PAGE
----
TOLEDO -- The future of CitiFest is in doubt. The group is around $40,000 in the red, reports News 11's Rob Wiercinski.
But not everyone agrees with the presiding assessment of the problem, which is that the Erie Street Market's operating losses are actually why CitiFest is in financial trouble, as Board Chairman Brian Epstein told News 11 earlier this week.
The Erie Street Market is actually owned by the city, but CitiFest is in charge of its day-to-day operations. A request was made on Wednesday for financial records, but calls to Epstein have not been returned.
Toledo Mayor Carty Finkbeiner is challenging the claim that, saying CitiFest might actually be dragging down the market.
Against some daunting odds, vendors at the market are keeping a positive outlook for the future. But there's a deep concern the financial woes for CitiFest will affect their businesses.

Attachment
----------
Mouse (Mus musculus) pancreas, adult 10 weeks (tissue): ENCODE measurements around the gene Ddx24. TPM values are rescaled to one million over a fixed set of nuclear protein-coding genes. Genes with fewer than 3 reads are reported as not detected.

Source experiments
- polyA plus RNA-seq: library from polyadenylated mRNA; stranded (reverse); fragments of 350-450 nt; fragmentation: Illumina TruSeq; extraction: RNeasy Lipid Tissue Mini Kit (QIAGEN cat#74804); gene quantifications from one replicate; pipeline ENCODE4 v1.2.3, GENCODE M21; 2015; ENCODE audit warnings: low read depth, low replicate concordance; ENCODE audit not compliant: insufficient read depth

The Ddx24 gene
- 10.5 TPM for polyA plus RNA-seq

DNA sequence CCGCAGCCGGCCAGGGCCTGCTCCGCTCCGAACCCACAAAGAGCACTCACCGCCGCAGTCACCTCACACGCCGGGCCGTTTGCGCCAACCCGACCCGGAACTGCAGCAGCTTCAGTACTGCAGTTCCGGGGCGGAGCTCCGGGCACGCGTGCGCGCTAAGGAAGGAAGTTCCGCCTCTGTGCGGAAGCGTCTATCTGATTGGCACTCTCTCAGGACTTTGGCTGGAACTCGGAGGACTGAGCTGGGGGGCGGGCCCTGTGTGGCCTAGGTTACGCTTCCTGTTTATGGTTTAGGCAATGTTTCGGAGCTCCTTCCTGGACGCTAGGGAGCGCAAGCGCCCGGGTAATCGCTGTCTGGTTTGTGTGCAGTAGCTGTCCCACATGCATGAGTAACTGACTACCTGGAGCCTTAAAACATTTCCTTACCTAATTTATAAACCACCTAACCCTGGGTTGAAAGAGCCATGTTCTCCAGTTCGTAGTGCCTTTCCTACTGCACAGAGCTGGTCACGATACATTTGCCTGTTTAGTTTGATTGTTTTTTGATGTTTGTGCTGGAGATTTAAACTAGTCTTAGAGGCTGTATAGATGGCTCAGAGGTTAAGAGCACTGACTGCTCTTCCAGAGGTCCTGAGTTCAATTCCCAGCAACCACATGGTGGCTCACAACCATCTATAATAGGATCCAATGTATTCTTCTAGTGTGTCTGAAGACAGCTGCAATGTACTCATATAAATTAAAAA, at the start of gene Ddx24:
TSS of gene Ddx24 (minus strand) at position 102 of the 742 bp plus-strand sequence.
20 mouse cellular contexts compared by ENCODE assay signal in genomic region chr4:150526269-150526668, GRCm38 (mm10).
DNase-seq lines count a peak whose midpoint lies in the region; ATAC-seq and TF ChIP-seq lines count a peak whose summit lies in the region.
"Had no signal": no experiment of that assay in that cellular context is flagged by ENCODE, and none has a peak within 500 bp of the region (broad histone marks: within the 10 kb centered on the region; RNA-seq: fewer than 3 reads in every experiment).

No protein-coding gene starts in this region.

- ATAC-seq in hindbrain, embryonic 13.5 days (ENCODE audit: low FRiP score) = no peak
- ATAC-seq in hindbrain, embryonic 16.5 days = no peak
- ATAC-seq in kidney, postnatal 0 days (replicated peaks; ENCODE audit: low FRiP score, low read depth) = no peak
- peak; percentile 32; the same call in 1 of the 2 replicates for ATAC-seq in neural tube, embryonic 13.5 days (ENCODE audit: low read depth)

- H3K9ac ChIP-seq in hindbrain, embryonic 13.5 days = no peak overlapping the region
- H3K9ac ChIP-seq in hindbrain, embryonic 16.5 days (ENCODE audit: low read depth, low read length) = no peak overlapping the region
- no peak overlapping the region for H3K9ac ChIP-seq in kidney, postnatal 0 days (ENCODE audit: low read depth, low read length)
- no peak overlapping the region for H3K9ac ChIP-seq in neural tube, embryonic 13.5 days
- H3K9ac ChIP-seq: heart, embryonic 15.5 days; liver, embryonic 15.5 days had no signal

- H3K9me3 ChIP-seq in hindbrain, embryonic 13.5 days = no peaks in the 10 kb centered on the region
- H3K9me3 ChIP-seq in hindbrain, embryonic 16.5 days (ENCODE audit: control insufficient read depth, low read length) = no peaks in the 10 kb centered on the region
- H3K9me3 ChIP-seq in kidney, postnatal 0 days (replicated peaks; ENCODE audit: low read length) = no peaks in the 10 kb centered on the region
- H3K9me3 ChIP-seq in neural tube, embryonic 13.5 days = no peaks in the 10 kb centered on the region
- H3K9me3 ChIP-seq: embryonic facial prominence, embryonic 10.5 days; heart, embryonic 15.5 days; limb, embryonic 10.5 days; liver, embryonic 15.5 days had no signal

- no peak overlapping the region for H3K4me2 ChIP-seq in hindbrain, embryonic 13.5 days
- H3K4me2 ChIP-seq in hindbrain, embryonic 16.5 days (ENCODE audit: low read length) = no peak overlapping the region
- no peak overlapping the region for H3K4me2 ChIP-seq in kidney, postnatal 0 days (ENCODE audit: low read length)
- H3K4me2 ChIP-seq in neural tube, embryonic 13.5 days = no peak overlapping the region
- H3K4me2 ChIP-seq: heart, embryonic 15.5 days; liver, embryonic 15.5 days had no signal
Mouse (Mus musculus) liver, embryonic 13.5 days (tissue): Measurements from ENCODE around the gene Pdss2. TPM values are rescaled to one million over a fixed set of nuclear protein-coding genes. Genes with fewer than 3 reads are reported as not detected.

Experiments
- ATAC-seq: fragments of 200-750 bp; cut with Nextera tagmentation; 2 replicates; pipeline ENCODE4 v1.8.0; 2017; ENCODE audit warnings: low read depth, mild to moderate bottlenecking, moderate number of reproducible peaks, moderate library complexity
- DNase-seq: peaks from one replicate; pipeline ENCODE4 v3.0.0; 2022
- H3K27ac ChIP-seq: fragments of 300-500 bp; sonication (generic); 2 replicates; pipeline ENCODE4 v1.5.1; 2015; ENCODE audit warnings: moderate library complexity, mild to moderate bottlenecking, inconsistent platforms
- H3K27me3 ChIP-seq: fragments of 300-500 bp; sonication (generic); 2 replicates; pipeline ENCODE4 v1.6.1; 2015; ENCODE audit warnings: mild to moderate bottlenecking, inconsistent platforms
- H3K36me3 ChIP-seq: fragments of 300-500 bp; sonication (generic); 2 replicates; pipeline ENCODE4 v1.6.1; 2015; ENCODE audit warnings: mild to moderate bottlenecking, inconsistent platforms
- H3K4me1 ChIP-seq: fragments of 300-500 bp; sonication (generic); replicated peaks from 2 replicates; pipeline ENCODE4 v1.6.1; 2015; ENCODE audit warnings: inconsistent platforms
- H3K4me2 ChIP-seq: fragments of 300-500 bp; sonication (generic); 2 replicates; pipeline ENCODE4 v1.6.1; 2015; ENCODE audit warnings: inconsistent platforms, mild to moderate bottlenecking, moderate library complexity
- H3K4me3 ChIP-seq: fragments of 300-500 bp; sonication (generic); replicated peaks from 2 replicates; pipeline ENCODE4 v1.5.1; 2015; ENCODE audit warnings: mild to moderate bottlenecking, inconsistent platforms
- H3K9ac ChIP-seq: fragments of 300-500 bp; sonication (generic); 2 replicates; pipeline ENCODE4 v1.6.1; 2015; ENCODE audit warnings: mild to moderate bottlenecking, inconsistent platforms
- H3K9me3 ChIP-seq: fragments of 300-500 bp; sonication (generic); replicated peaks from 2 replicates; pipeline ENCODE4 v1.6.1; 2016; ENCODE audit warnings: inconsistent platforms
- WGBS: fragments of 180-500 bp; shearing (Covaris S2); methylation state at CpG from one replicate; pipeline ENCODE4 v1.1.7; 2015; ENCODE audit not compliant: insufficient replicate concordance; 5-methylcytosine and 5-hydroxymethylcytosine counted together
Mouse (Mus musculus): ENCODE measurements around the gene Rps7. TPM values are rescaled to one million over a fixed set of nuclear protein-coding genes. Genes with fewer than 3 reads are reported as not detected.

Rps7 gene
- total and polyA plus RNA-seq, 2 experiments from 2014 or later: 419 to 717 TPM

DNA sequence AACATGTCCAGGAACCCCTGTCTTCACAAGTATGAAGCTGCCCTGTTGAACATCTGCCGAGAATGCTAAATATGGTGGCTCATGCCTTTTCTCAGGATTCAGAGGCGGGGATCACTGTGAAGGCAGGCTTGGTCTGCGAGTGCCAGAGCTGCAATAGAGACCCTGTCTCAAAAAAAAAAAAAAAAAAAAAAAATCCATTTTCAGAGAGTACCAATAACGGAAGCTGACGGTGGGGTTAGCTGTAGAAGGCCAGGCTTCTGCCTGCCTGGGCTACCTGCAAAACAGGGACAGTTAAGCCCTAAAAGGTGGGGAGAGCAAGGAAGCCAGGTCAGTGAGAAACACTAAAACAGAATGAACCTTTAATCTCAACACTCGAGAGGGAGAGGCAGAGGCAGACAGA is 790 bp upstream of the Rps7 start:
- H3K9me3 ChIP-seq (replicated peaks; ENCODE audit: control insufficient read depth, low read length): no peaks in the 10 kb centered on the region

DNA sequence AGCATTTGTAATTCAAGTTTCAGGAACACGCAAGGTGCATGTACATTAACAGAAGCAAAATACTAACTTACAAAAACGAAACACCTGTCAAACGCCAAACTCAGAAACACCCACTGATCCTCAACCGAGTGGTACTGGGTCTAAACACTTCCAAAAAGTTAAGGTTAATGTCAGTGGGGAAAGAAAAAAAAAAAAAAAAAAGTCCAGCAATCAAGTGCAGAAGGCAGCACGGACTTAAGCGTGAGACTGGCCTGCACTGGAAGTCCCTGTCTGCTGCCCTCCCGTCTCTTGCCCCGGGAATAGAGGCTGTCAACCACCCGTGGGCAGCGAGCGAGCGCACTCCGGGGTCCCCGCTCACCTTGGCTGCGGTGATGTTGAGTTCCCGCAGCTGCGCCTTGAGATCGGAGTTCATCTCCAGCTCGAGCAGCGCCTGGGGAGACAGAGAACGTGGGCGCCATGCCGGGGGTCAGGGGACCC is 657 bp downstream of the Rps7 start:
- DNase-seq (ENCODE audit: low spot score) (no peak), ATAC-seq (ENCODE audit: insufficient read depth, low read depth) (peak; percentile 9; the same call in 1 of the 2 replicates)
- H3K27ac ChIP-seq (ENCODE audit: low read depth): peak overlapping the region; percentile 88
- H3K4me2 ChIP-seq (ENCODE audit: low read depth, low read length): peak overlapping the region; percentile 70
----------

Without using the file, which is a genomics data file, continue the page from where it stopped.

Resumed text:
"Oh, it will. Everyone that reads the newspaper, that's four more people who are not going to come down here. We are down here and have been down here for a year now," says vendor Pam Jackson.
Mayor Finkbeiner says a complete review of the CitiFest books is on the horizon. "The accounting, that needs a professional doing that and that's going to be launched very shortly," Mayor Finkbeiner told News 11.
The market manager wants to put an end to what she calls a growing myth about the facility.
"The Erie Street Market is not closing, absolutely not," says Connie Hoffman, who adds there's growing interest in filling up vacant market space.
"The market here -- we keep getting new vendors all the time. Bailey's Pizza, that's brand new -- and we have the restaurant out front and Van Andrews food is coming in," Hoffman says.
Both Hoffman and the mayor say even though the future of CitiFest is in doubt, the future of the market is not.